nice work. one of the biggest problems with external tracking services (mixpanel/kissmetrics/google analytics) is reconciling the data with what's present in your database. this solves that problem really well. great start
Most of these analytics providers also allow you send data from your server that you can then correlate with your visit data. While I think solutions like this works initially, in my experience you will spend a lot more time building the capabilities that an analytics package could provide out of the box with little work. For eg., being able to visualize tracking live as it happens is something I have really gotten used to.
I'm not familiar with the other analytics providers, but can't you track certain events (like orders and charges) and bind properties to them using Mixpanel? This could help you reconcile the data in your database.
You are right - 8 hours of uninterrupted time is excessive. And, our approach specifically does not ask for that.
If you see the constraints defined in the post - the goal is to have the interview be remote so that the candidate can do this wherever and whenever they want. And, the tests are specifically designed to be not longer than 4 hours long each. Perhaps what wasn't clear is that this is not in a single session.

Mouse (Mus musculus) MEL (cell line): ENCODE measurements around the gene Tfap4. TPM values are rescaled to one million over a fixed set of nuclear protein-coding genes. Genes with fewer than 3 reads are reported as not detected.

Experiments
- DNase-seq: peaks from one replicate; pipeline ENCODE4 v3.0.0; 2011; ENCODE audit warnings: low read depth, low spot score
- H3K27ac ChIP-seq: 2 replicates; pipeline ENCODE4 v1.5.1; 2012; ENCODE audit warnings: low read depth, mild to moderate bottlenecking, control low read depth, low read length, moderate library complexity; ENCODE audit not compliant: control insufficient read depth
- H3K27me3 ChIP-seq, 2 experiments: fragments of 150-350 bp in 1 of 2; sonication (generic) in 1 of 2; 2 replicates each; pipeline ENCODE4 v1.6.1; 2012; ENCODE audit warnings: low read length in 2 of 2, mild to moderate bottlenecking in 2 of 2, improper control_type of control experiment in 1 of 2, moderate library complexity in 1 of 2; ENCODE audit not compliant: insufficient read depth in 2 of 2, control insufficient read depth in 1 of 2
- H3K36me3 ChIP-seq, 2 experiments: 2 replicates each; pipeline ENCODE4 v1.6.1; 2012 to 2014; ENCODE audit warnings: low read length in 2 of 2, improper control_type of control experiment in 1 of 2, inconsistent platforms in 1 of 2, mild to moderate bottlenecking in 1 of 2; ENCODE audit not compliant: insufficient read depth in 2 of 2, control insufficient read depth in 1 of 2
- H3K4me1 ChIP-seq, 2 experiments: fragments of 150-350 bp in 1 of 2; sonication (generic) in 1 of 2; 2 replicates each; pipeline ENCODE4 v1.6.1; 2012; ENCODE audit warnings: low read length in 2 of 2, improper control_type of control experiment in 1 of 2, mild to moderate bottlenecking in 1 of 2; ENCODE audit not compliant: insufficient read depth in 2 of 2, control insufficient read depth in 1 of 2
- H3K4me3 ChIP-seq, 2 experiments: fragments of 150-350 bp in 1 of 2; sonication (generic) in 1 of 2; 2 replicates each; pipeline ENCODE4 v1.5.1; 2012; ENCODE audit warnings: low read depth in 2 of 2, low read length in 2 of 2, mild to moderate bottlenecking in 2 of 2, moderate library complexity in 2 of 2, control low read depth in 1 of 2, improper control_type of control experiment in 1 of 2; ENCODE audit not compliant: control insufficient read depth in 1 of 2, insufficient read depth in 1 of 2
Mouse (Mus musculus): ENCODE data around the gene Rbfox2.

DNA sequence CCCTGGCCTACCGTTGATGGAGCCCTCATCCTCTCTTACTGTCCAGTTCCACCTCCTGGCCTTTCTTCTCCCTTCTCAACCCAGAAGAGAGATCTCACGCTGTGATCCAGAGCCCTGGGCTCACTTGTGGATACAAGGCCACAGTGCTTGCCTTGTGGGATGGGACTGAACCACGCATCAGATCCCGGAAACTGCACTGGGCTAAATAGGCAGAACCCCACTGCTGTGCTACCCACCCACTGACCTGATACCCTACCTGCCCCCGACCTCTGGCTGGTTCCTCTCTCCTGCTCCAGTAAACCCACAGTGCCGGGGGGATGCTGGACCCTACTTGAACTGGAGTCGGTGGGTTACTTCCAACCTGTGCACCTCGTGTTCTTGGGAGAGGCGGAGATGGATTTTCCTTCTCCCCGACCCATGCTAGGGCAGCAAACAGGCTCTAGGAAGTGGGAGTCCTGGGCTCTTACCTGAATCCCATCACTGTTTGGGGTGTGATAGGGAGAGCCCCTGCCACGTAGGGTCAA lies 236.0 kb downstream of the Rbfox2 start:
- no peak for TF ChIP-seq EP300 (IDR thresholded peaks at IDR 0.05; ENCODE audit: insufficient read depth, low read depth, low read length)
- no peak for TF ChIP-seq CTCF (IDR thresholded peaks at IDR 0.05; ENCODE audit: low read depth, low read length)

Interviews can go for as long as a week - really depends on the candidate's schedule.
Our process 'weeds out' candidates as soon as we know that its not a good fit. This in reality saves the candidate ( who may be interviewing at other places as well as working like you mentioned ) as well as our time. The 7 hour number keeps coming up, and seems like a lot, but very few candidates actually spend that much time. And, most of those are actually hired.
We've tried conversations as well, but unfortunately, it is very difficult to objectively measure them into what will make the candidate successful at the company (interested to learn how you do it).
Why not 2 days, then? Maybe he should complete an entire project for free - why not, for a "several year investment?"
Personally, I think it's great when companies not only advertise these kind of practices with pride, but then send staff out onto the net to defend them against a veritable tide of criticism. It will certainly help you narrow your pool of applicants, and that is clearly what you are after - it says so in your "how to hire a human" flowchart! Haha.
Strictly-speaking, there are probably more people that know Rails then there are jobs requiring it. Even given that, the balance of power in the labor market is still supply-side. A Rails engineer can easily get jobs in just about any other platform fairly easily, and probably already has on occasion. But a company can't magically turn a need for a Rails coder into a need for a Java one.
Fully agreed. We look at code cleanliness as part of the review. And, the algorithmic questions are not problems that you'd normally find online. They are custom problem that we've had to solve at Instacart